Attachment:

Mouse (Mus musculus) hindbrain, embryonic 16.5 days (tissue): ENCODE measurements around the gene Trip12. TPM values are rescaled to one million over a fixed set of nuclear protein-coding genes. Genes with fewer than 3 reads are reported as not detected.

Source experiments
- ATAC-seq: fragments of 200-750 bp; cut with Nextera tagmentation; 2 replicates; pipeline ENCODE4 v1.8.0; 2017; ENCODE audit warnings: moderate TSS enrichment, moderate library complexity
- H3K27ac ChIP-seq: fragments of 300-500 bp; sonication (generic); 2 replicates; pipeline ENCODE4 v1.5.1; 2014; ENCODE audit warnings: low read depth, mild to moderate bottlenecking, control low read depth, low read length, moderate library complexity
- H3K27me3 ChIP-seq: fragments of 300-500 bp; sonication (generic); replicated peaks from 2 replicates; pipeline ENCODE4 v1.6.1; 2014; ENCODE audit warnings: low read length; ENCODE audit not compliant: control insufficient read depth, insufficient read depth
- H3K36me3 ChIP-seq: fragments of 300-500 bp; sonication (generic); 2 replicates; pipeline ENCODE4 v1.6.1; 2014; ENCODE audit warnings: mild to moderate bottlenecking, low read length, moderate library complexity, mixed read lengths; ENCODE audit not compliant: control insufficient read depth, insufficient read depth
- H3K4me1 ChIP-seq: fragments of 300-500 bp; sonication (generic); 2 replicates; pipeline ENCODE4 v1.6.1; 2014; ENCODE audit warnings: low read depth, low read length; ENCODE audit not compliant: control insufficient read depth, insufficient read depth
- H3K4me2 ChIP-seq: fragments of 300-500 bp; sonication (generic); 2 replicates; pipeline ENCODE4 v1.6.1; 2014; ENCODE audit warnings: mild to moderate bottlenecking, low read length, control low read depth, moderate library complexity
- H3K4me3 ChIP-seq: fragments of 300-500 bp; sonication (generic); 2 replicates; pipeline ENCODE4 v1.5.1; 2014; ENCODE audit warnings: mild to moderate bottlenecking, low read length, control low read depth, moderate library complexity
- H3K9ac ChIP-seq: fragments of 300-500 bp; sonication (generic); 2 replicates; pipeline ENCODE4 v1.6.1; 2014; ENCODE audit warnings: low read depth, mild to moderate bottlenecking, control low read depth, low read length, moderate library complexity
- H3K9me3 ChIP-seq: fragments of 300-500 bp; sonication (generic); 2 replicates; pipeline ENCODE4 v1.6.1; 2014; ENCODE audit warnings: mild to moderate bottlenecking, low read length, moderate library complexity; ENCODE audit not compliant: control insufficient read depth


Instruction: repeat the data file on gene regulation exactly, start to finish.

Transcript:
Mouse (Mus musculus) hindbrain, embryonic 16.5 days (tissue): ENCODE measurements around the gene Trip12. TPM values are rescaled to one million over a fixed set of nuclear protein-coding genes. Genes with fewer than 3 reads are reported as not detected.

Source experiments
- ATAC-seq: fragments of 200-750 bp; cut with Nextera tagmentation; 2 replicates; pipeline ENCODE4 v1.8.0; 2017; ENCODE audit warnings: moderate TSS enrichment, moderate library complexity
- H3K27ac ChIP-seq: fragments of 300-500 bp; sonication (generic); 2 replicates; pipeline ENCODE4 v1.5.1; 2014; ENCODE audit warnings: low read depth, mild to moderate bottlenecking, control low read depth, low read length, moderate library complexity
- H3K27me3 ChIP-seq: fragments of 300-500 bp; sonication (generic); replicated peaks from 2 replicates; pipeline ENCODE4 v1.6.1; 2014; ENCODE audit warnings: low read length; ENCODE audit not compliant: control insufficient read depth, insufficient read depth
- H3K36me3 ChIP-seq: fragments of 300-500 bp; sonication (generic); 2 replicates; pipeline ENCODE4 v1.6.1; 2014; ENCODE audit warnings: mild to moderate bottlenecking, low read length, moderate library complexity, mixed read lengths; ENCODE audit not compliant: control insufficient read depth, insufficient read depth
- H3K4me1 ChIP-seq: fragments of 300-500 bp; sonication (generic); 2 replicates; pipeline ENCODE4 v1.6.1; 2014; ENCODE audit warnings: low read depth, low read length; ENCODE audit not compliant: control insufficient read depth, insufficient read depth
- H3K4me2 ChIP-seq: fragments of 300-500 bp; sonication (generic); 2 replicates; pipeline ENCODE4 v1.6.1; 2014; ENCODE audit warnings: mild to moderate bottlenecking, low read length, control low read depth, moderate library complexity
- H3K4me3 ChIP-seq: fragments of 300-500 bp; sonication (generic); 2 replicates; pipeline ENCODE4 v1.5.1; 2014; ENCODE audit warnings: mild to moderate bottlenecking, low read length, control low read depth, moderate library complexity
- H3K9ac ChIP-seq: fragments of 300-500 bp; sonication (generic); 2 replicates; pipeline ENCODE4 v1.6.1; 2014; ENCODE audit warnings: low read depth, mild to moderate bottlenecking, control low read depth, low read length, moderate library complexity
- H3K9me3 ChIP-seq: fragments of 300-500 bp; sonication (generic); 2 replicates; pipeline ENCODE4 v1.6.1; 2014; ENCODE audit warnings: mild to moderate bottlenecking, low read length, moderate library complexity; ENCODE audit not compliant: control insufficient read depth